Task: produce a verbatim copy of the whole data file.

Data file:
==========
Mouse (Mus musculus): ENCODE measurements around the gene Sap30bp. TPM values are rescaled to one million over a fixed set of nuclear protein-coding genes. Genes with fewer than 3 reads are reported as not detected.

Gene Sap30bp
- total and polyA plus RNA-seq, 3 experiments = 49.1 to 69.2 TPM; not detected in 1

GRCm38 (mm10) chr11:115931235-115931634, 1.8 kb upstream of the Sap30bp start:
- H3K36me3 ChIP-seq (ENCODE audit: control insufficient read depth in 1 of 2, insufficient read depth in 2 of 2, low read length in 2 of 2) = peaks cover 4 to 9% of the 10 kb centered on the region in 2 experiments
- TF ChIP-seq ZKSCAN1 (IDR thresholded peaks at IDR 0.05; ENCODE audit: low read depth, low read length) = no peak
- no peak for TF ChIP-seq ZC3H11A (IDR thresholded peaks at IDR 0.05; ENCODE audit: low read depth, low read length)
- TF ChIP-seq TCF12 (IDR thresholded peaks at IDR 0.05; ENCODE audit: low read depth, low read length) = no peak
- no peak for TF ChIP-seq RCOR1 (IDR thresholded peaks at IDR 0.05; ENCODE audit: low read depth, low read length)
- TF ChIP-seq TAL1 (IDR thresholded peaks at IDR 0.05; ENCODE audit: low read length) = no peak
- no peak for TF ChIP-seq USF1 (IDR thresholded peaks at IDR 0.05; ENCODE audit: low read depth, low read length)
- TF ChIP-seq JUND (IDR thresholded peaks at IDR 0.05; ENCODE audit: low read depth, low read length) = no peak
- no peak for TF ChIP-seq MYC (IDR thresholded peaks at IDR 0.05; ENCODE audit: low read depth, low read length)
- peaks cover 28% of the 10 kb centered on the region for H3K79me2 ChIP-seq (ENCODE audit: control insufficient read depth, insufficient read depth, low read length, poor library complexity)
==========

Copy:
Mouse (Mus musculus): ENCODE measurements around the gene Sap30bp. TPM values are rescaled to one million over a fixed set of nuclear protein-coding genes. Genes with fewer than 3 reads are reported as not detected.

Gene Sap30bp
- total and polyA plus RNA-seq, 3 experiments = 49.1 to 69.2 TPM; not detected in 1

GRCm38 (mm10) chr11:115931235-115931634, 1.8 kb upstream of the Sap30bp start:
- H3K36me3 ChIP-seq (ENCODE audit: control insufficient read depth in 1 of 2, insufficient read depth in 2 of 2, low read length in 2 of 2) = peaks cover 4 to 9% of the 10 kb centered on the region in 2 experiments
- TF ChIP-seq ZKSCAN1 (IDR thresholded peaks at IDR 0.05; ENCODE audit: low read depth, low read length) = no peak
- no peak for TF ChIP-seq ZC3H11A (IDR thresholded peaks at IDR 0.05; ENCODE audit: low read depth, low read length)
- TF ChIP-seq TCF12 (IDR thresholded peaks at IDR 0.05; ENCODE audit: low read depth, low read length) = no peak
- no peak for TF ChIP-seq RCOR1 (IDR thresholded peaks at IDR 0.05; ENCODE audit: low read depth, low read length)
- TF ChIP-seq TAL1 (IDR thresholded peaks at IDR 0.05; ENCODE audit: low read length) = no peak
- no peak for TF ChIP-seq USF1 (IDR thresholded peaks at IDR 0.05; ENCODE audit: low read depth, low read length)
- TF ChIP-seq JUND (IDR thresholded peaks at IDR 0.05; ENCODE audit: low read depth, low read length) = no peak
- no peak for TF ChIP-seq MYC (IDR thresholded peaks at IDR 0.05; ENCODE audit: low read depth, low read length)
- peaks cover 28% of the 10 kb centered on the region for H3K79me2 ChIP-seq (ENCODE audit: control insufficient read depth, insufficient read depth, low read length, poor library complexity)